Why do I get different values for the
f.readline() statement in this bit of code? I entered it in the interactive mode of IDLE

>>> f=open('F:\\Documents and Settings\\folder1\\flder2\\t.txt','r')
>>> f.readlines()
['1\n', '2\n', '3\n', '4\n', '5\n', '6\n', '7\n', '8\n', '9\n', '10']
>>> f.readlines()
[]

It's because when python reads a file, it has a position in the file and it reads from this position. After the call to open, the position is at the beginning of the file, but after readlines(), the position is at the end of the file. You could do this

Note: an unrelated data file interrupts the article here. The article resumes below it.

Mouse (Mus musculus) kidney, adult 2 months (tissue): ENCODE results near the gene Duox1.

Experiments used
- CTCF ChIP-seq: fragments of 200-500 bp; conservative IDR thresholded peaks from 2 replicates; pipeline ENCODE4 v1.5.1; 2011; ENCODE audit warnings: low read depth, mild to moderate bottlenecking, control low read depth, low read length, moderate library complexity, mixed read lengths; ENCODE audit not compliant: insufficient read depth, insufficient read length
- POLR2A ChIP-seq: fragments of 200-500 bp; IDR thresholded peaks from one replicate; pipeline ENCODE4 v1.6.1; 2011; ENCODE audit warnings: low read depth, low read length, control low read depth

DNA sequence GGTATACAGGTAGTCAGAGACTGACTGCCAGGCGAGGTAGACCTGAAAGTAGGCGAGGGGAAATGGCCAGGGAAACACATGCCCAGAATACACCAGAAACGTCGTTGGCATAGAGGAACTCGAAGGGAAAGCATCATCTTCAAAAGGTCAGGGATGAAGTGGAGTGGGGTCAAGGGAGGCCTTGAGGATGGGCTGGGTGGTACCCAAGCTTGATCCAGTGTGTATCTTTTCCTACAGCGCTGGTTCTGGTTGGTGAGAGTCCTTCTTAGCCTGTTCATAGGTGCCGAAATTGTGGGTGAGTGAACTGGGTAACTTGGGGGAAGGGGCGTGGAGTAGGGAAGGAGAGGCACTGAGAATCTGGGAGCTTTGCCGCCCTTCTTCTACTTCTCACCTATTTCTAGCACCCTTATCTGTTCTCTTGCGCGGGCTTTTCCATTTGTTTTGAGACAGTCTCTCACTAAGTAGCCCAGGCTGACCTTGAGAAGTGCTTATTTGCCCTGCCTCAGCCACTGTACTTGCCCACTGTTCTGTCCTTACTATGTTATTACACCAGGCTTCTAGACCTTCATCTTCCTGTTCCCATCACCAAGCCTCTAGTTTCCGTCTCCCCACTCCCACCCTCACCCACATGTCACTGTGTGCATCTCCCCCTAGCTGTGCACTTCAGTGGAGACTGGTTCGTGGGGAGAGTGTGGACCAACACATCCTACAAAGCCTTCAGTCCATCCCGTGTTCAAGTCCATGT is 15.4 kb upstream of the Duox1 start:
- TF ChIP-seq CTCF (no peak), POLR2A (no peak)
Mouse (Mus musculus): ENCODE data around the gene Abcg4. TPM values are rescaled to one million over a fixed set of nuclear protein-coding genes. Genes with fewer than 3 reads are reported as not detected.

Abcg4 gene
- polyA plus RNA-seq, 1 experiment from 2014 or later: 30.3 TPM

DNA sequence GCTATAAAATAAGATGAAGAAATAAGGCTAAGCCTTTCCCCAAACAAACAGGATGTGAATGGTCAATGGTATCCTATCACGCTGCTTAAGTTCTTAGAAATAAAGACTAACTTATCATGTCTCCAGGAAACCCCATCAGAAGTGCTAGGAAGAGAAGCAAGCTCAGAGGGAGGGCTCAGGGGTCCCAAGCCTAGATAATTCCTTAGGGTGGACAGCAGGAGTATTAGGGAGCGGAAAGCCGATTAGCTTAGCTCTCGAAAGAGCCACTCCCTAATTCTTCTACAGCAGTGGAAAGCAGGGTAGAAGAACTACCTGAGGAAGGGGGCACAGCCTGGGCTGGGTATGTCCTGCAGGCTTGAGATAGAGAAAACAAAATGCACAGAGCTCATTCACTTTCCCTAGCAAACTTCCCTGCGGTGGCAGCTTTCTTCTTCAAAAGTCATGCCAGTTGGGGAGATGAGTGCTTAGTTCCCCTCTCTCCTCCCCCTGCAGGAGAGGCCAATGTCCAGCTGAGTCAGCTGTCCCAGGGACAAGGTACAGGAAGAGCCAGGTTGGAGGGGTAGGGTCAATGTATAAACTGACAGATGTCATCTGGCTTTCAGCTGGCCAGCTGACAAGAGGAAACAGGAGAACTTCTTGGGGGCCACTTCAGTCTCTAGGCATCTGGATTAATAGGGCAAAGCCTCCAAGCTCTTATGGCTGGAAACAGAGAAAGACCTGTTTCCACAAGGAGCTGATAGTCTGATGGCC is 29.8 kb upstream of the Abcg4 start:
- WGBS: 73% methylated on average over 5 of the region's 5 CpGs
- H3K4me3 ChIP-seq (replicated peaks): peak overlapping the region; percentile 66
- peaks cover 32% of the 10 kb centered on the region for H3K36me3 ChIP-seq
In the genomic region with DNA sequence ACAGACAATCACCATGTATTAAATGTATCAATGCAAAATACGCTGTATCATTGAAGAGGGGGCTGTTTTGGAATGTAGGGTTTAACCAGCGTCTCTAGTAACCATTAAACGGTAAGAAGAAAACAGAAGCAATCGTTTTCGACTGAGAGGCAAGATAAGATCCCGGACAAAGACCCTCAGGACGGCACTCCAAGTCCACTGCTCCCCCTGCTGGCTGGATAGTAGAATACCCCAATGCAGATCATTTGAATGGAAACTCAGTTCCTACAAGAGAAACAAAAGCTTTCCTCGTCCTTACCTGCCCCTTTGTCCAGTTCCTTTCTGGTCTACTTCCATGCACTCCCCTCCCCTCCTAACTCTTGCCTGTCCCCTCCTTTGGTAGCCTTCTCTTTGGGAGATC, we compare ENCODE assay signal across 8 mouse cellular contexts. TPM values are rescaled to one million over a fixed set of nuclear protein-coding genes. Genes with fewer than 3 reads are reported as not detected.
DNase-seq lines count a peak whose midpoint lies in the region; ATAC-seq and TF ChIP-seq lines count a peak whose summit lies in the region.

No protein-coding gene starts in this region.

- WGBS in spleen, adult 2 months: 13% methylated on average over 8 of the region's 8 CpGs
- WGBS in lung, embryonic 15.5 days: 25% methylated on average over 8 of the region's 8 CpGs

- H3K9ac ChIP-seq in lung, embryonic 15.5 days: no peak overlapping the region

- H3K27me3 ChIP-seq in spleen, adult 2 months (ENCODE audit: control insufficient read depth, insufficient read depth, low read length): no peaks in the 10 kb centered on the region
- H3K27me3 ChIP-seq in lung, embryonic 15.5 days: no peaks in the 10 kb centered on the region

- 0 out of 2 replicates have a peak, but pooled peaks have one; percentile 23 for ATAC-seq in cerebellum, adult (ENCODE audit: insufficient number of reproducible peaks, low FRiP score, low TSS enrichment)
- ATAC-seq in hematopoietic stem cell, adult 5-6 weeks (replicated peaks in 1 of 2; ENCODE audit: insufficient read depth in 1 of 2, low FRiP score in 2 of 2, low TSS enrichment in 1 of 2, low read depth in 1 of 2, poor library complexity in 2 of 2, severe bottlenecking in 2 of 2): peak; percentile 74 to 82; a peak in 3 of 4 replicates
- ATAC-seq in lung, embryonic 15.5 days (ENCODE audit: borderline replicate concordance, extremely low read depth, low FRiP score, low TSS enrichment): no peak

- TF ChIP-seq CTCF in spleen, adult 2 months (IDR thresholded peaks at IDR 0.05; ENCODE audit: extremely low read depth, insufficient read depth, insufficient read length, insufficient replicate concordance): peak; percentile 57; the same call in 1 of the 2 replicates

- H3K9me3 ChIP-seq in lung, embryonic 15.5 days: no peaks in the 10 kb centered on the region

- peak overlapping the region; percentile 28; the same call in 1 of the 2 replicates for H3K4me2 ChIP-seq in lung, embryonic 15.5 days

>>> f = open(....)
>>> beginning = f.tell() # get the current position
>>> f.readlines() # read the whole file
>>> f.seek(beginning)  # go back to the beginning
>>> f.readlines() # should produce the same result as the first readlines()

in principle, seek accepts any value that was returned by a previous tell.

f.seek(0) will always return to the beginning of a file as well. If you print out the value of beginning in the code snippet above, you'll likely find that it is an integer == 0.

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